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News Analysis: EU Eastern Partnership Summit Exposes Fault Line Between Members

A Eurasianet partner post from <a href="http://www.rferl.org/content/eu-eastern-partnership-summit-exposes-faul…;

RIGA -- Unlike the previous EU Eastern Partnership summit in 2013, which triggered the Ukraine crisis after the country's ex-president scuttled a deal on closer ties with Brussels, the summit that wrapped up May 22 is unlikely to send such shock waves across the continent.
 
Instead, the meeting in the Latvian capital highlighted a new split in Europe, one that runs through the EU's six so-called "eastern partners" themselves.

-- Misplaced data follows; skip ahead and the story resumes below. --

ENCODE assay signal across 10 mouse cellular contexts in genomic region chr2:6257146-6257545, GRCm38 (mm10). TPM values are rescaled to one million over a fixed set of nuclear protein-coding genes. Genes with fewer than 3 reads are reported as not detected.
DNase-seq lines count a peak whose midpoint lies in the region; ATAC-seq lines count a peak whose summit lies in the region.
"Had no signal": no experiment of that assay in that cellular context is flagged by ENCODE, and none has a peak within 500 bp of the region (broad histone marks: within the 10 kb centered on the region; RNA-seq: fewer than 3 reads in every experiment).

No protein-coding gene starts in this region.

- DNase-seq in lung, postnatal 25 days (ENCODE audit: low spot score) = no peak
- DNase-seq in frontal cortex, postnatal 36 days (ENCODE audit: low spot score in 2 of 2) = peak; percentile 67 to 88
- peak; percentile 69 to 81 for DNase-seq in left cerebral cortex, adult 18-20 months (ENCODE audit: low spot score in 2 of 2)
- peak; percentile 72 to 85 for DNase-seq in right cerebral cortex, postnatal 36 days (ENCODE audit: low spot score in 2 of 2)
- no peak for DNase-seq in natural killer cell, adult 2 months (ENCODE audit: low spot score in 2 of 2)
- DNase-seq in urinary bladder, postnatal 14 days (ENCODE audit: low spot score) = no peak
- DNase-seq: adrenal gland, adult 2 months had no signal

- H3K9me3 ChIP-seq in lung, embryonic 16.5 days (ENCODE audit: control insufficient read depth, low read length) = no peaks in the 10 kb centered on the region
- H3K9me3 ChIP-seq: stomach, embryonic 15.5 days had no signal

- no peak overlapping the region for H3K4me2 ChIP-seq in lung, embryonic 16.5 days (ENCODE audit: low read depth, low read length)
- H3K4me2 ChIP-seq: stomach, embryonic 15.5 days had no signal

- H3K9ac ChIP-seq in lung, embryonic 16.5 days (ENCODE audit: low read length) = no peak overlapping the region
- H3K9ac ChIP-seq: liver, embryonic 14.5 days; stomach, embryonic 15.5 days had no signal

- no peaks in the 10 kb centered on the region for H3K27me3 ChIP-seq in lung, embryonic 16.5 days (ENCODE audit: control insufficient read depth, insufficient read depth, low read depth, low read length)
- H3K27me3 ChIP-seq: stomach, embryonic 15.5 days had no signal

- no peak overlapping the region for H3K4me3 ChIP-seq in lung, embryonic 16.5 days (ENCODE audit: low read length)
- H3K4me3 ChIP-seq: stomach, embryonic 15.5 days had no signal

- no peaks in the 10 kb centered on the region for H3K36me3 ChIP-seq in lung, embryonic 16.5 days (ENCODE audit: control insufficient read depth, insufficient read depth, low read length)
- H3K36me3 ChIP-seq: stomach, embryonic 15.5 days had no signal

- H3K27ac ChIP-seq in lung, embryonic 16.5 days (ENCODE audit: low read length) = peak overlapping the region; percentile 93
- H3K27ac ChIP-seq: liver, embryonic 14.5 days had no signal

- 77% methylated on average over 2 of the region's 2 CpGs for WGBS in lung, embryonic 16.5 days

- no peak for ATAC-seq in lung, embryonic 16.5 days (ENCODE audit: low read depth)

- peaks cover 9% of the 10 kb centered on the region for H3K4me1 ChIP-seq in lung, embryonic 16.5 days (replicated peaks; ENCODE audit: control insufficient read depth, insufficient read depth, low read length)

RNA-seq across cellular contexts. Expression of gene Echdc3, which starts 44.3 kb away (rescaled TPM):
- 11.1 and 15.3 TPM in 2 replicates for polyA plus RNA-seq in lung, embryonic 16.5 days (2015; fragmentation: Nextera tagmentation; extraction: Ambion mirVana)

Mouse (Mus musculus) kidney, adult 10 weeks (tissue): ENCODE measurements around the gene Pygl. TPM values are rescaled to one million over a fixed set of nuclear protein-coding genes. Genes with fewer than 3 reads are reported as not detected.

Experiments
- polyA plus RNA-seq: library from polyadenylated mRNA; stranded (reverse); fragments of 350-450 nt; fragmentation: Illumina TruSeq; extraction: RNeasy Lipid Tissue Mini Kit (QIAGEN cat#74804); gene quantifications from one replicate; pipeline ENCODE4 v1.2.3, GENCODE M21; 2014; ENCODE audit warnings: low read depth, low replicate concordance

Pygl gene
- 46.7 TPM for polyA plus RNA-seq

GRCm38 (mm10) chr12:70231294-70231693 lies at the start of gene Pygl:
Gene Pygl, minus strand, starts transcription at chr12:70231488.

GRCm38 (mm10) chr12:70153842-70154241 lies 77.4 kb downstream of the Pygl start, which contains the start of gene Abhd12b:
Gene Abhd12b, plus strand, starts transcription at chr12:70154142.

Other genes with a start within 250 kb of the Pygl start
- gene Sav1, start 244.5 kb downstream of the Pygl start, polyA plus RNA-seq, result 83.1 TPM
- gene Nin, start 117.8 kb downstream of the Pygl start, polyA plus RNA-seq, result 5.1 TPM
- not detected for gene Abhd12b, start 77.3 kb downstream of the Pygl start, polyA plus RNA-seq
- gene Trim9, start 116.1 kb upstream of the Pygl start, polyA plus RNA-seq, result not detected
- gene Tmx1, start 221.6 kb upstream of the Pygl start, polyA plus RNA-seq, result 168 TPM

On one side of this fault line are Georgia, Moldova, and Ukraine, who have signed on with virtually everything proposed by the EU under the auspices of the Eastern Partnership program. These three ex-Soviet states' main complaints have been over what they see as Brussels' lack of ambition in pushing for their greater integration with the EU.
 
Standing on the other side are Belarus, Armenia, and Azerbaijan, who repeatedly grumbled in the run-up to and during the May 21-22 summit over wording on Russia's illegal annexation of Crimea and language on the breakaway Nagorno-Karabakh region, which lies at the heart of the standoff between Baku and Yerevan.
 

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Copyright (c) 2015. RFE/RL, Inc. Reprinted with the permission of Radio Free Europe/Radio Liberty, 1201 Connecticut Ave., N.W. Washington DC 20036.

A Eurasianet partner post from <a href="http://www.rferl.org/content/eu-eastern-partnership-summit-exposes-faul…;

News Analysis: EU Eastern Partnership Summit Exposes Fault Line Between Members

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